Bird lime tree

Posted by on February 1, 2018

I came across the article below about PisoniaSomewhere in my foggy past the name Pisonia rang a bell – then I remember when I first did consultancies for nurseries in Gauteng, these plants were used as indoor plants akin to the rubber plant. Then I thought I may have seen them growing in Knysna, and low and behold it is growing next door in my ex neighbour’s garden! Now that all the tall growth has gone due to the fire, this specimen is exposed revealing it’s variegated leaves.  Not quite as dangerous as it’s cousin Pisonia grandis, but non the less still a threat to bird life.  Look out for these trees and remove them, replace with fruit bearing indigenous trees that pose no danger to wildlife!

Pisonia umbellifera
Family: Nyctaginaceae
Bird-lime Tree, Bird Catcher Tree
Origin: Andaman Islands

Pisonia umbellifera ‘Variegata’ (Map Plant) – It resembles a compact variegated rubber tree. It grows as a small tree (up to 4 meters) and produces fresh green leaves with blotches of cream color. Blooms, which appear in early summer, are open clusters of green flowers tinged with pink. The sticky fruits that follow are responsible for another common name, Bird Catcher Tree, as insects and small birds can get stuck to these fruit.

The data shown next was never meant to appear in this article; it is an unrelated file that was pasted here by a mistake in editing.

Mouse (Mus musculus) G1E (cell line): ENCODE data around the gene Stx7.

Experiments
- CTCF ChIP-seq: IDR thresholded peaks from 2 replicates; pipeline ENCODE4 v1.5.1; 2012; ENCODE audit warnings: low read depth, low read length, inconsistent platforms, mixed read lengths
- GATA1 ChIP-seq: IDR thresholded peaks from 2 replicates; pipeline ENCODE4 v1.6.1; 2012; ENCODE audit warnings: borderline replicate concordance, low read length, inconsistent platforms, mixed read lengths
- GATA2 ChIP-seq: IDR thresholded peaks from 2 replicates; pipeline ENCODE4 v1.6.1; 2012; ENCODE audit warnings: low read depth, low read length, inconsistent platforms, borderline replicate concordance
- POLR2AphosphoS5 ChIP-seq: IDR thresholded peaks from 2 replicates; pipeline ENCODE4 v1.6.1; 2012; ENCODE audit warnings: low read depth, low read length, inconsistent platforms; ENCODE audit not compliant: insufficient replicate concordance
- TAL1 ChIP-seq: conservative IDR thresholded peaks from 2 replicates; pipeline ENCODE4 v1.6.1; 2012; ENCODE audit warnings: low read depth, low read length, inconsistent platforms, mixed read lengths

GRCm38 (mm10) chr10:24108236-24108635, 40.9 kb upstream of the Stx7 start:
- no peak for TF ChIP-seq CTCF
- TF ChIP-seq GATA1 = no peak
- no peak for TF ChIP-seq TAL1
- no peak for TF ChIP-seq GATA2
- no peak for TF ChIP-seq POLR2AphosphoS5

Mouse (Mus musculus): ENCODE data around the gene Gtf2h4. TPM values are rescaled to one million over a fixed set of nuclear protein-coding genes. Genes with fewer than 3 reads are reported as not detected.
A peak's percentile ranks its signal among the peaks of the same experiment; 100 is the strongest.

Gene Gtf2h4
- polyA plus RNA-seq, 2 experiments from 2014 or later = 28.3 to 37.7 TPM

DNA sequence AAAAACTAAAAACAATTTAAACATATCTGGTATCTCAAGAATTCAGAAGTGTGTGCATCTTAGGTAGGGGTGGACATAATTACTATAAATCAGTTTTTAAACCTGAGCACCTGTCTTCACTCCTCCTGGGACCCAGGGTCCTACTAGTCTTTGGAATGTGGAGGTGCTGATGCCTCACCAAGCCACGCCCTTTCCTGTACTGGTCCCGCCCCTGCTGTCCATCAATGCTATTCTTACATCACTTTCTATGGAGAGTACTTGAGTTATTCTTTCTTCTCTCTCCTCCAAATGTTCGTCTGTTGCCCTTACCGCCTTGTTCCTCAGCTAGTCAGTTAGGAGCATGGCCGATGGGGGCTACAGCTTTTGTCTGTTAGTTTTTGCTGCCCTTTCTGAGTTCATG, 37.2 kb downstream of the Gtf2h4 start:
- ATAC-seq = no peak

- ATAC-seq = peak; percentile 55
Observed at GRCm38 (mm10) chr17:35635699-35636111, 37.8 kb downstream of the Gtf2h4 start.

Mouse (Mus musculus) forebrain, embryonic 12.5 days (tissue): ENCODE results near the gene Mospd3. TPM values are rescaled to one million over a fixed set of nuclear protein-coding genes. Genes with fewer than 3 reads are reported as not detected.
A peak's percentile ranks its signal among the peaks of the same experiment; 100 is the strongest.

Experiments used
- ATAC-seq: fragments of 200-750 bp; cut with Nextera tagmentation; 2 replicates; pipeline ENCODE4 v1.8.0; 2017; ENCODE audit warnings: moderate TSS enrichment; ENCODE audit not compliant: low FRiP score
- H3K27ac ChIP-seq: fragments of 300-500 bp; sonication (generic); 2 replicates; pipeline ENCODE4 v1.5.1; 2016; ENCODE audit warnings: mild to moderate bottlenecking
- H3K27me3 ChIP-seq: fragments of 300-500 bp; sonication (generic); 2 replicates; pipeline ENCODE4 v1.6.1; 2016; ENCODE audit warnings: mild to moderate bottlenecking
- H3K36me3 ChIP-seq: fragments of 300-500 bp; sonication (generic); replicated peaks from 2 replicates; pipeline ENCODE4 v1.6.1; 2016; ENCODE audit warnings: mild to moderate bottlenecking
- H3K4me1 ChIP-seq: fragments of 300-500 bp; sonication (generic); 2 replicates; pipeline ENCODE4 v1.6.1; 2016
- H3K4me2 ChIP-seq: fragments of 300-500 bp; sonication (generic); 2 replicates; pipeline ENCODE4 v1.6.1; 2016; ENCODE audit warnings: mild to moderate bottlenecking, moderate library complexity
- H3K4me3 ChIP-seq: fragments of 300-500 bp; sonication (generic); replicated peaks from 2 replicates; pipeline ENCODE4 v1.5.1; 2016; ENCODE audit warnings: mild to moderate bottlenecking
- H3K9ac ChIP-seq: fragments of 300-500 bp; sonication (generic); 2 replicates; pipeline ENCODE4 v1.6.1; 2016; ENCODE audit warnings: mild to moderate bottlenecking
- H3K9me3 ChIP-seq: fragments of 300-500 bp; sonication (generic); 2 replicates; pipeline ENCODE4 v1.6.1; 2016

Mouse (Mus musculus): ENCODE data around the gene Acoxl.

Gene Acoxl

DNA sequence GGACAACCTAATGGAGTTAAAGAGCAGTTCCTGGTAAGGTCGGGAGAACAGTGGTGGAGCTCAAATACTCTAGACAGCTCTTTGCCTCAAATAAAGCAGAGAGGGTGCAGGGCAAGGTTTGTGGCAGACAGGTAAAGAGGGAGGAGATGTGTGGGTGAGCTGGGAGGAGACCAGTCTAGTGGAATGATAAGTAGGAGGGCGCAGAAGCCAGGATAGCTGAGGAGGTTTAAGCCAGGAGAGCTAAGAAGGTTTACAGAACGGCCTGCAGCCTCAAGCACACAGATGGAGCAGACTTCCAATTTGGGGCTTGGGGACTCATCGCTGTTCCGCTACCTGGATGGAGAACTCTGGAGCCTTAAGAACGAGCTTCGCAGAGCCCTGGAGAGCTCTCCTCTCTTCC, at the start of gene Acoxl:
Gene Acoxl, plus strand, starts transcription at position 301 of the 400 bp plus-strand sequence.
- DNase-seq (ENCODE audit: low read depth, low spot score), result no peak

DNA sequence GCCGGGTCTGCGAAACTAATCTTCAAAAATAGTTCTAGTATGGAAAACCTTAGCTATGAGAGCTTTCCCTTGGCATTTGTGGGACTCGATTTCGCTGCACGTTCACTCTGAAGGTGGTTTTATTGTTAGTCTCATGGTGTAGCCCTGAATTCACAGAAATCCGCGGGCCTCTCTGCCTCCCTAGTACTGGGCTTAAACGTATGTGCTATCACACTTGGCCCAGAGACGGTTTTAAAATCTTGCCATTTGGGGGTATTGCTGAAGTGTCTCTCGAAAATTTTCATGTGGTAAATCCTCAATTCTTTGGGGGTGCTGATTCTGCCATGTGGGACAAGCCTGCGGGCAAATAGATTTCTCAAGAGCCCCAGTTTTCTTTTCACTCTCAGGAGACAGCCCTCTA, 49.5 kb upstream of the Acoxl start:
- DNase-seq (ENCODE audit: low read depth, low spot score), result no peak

More about Pisonia grandis, native to the Seychelles.

Pisonia grandis…A grand problem?

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Pisonia grandis belongs to the Bougainvillea family and is a native tree to the Seychelles as well as other tropical areas of the world. It looks like a normal tree but there are several rather special adaptations which make it one of the most interesting tree species I have encountered, not to mention the most deadly!

Seabirds are intrinsically linked to the success of this species via zoochory but quite often lethal zoochory! The tree’s fruit produce hooked, sticky seeds (aka athocarps). The extreme stickiness of the seeds evidently evolved to stick to birds and resist removal, facilitating long-distance dispersal (Burger, 2005). Seabirds are the sole, long- range, dispersal vector of Pisonia (Walker 1991). The seeds are borne on multi-branched infructescences, each bearing from 12 to over 200 seeds. These usually fall to the ground when ripe. Birds become entangled in one or more infructescences and depending on where the seeds attach to the bird as few as 2-5 seeds can impair flight (Pers.Obs). Once entangled and unable to fly the bird will become starved, exhausted and eventually die.

Either way the zoochory via this method is effective albeit the death of the vector is somewhat unnecessary.